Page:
Since 1997, you’ve been coming to BarnesandNoble.com to discuss everything from Stephen King to writing to Harry Potter. You’ve made our site more than a place to discover your next book: you’ve made it a community. But like all things internet, BN.com is growing and changing. We've said goodbye to our community message boards—but that doesn’t mean we won’t still be a place for adventurous readers to connect and discover.

Now, you can explore the most exciting new titles (and remember the classics) at the Barnes & Noble Book Blog. Check out conversations with authors like Jeff VanderMeer and Gary Shteyngart at the B&N Review, and browse write-ups of the best in literary fiction. Come to our Facebook page to weigh in on what it means to be a book nerd. Browse digital deals on the NOOK blog, tweet about books with us,or self-publish your latest novella with NOOK Press. And for those of you looking for support for your NOOK, the NOOK Support Forums will still be here.

We will continue to provide you with books that make you turn pages well past midnight, discover new worlds, and reunite with old friends. And we hope that you’ll continue to tell us how you’re doing, what you’re reading, and what books mean to you.

Reply
Distinguished Bibliophile
keriflur
Posts: 6,826
Registered: ‎01-05-2010
0 Kudos

Re: Hugh Howey: Self-Publishing is Great for Writers


bobstro wrote:
Keri, by your criteria, should anybody comment on publishing success that doesn't have a best-seller or two under their belt? Armchair athletes have a lot in common with armchair authors, I'd think. I'm not about to do brain surgery, but I don't feel bad commenting on bad work.

I don't take issue with reader critiques AT ALL, nor do I take issue with commenting on publishing success.  As a reader, you are in the game of reading (to continue the metaphor).  What I take issue with is a non-writer telling others the "right way" to be successful in something they've never even tried to do, and probably never will.  I'd be like me telling Dean the right way to become a successful pilot.  If I did that, I'd sound pretty arrogant, wouldn't I?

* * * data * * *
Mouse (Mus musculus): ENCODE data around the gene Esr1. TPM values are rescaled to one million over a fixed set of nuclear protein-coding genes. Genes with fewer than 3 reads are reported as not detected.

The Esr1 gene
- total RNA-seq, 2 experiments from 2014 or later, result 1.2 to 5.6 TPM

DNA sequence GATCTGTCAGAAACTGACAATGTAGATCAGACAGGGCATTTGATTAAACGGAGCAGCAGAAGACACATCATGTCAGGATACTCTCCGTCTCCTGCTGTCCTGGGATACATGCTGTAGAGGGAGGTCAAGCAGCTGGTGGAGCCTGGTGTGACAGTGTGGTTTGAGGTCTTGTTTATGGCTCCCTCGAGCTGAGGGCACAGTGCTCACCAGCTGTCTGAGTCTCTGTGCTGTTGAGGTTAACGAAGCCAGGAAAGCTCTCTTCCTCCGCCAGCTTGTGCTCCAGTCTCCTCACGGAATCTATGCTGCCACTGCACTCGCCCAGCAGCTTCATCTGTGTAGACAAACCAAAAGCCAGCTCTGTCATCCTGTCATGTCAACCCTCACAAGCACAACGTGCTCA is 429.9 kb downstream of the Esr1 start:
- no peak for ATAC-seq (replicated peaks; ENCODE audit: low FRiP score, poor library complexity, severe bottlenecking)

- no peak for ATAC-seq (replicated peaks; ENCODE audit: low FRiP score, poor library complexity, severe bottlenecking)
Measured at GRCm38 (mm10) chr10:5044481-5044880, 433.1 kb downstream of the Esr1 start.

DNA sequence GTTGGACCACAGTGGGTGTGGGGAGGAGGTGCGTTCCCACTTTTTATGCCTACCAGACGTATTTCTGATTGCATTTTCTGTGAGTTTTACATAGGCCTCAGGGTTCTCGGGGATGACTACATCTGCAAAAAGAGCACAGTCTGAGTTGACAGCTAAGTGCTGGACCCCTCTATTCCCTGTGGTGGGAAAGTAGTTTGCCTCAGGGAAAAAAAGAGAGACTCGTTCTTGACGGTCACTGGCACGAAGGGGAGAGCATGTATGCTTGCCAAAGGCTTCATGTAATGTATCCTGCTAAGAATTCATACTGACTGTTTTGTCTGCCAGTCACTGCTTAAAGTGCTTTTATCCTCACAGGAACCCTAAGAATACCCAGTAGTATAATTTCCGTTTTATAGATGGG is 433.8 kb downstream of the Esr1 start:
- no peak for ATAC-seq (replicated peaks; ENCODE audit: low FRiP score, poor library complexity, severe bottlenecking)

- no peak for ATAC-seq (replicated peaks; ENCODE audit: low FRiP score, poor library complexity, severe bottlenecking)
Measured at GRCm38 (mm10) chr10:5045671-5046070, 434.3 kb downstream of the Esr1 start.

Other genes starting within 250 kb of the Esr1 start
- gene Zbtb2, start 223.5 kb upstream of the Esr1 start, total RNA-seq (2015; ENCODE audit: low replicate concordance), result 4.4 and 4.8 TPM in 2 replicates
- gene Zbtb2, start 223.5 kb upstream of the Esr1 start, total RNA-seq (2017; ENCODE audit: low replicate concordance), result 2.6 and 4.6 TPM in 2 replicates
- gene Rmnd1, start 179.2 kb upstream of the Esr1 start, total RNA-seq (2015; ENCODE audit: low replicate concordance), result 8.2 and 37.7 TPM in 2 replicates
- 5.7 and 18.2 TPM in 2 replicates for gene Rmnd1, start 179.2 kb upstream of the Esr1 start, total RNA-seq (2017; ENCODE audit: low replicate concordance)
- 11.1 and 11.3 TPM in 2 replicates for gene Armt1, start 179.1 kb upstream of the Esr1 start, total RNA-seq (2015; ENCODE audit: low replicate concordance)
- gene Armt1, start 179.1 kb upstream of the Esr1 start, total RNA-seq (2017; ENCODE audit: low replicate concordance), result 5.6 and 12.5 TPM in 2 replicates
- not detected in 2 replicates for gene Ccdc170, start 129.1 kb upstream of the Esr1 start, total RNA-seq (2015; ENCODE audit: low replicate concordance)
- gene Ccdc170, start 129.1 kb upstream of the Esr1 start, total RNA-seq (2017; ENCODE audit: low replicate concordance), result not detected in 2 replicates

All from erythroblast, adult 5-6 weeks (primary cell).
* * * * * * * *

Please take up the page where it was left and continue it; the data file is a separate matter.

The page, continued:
The thing that I take issue with in relation to the Howey article is that as much as he comments on Terribleminds that he's not saying everyone should self-publish, he said that in the Salon article (and in many other places also).  In fact, he says that's the best way for everyone to start in the quotes earlier on in this thread.  The truth is that there is no one best way.  Writers have options now that they never had before.  It used to be there was just one door, and now there are not just two, but a whole bunch of doors.  The appearance of new doors does not mean that everyone who still chooses the original door is an idiot, or a luddite, or someone who just doesn't "get it," or whatever other reference we've seen in the various articles and comments floating around.  It just means options, and last I checked, options were a GOOD thing.  So why are so many people, including Howey, so quick to declare that there is one right way for just about everyone?

 

There is NO ONE RIGHT WAY to find success in the publishing industry.

 

There is, however, a LOT of misinformation, and a lot of people throwing out blanket statements that really only apply to a small segment of the market or a small segment of people.  At a retreat last month, a few other writers and I were talking about how fortunate we were to have found our way to the various organizations and resources for writers, because we knew so much more about the industry than most writers do.  So I see a lot of this stuff, and I shake my head, and it makes me sad that so many folks are going to believe it.

 

There's a new Terribleminds post up today that covers some of the bad advice that I've seen (including the one I mentioned upthread about self-pubbing while querying the same book).  In addition to the stuff Chuck mentions, I've seen people say that self-pub is a great way to gather feedback on a first draft. I've seen blanket statements that agents are only out to get your money and don't do anything you can't do on your own, and that all editors do is copy edit and you can do that yourself (it's a LOT more than copy edits, and no you can't).  And this is just the tip of the iceberg of garbage floating around.

Bibliophile
5ivedom
Posts: 3,544
Registered: ‎12-03-2011
0 Kudos

Re: Hugh Howey: Self-Publishing is Great for Writers

This:

 

The appearance of new doors does not mean that everyone who still chooses the original door is an idiot, or a luddite, or someone who just doesn't "get it,"

 

*****

 

No. It just means that anyone who is WEDDED to the original door is missing out on an opportunity.

 

Perhaps your biggest success will be when you let go of what  YOU THINK works and try out different things and figure out WHAT REALLY WORKS FOR YOU.

Bibliophile
5ivedom
Posts: 3,544
Registered: ‎12-03-2011
0 Kudos

Re: Hugh Howey: Self-Publishing is Great for Writers